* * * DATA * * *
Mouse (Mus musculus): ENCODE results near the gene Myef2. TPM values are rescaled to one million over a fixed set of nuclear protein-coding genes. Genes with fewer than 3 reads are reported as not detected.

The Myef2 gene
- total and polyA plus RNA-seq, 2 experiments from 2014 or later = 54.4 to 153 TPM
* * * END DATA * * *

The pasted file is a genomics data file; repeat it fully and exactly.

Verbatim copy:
Mouse (Mus musculus): ENCODE results near the gene Myef2. TPM values are rescaled to one million over a fixed set of nuclear protein-coding genes. Genes with fewer than 3 reads are reported as not detected.

The Myef2 gene
- total and polyA plus RNA-seq, 2 experiments from 2014 or later = 54.4 to 153 TPM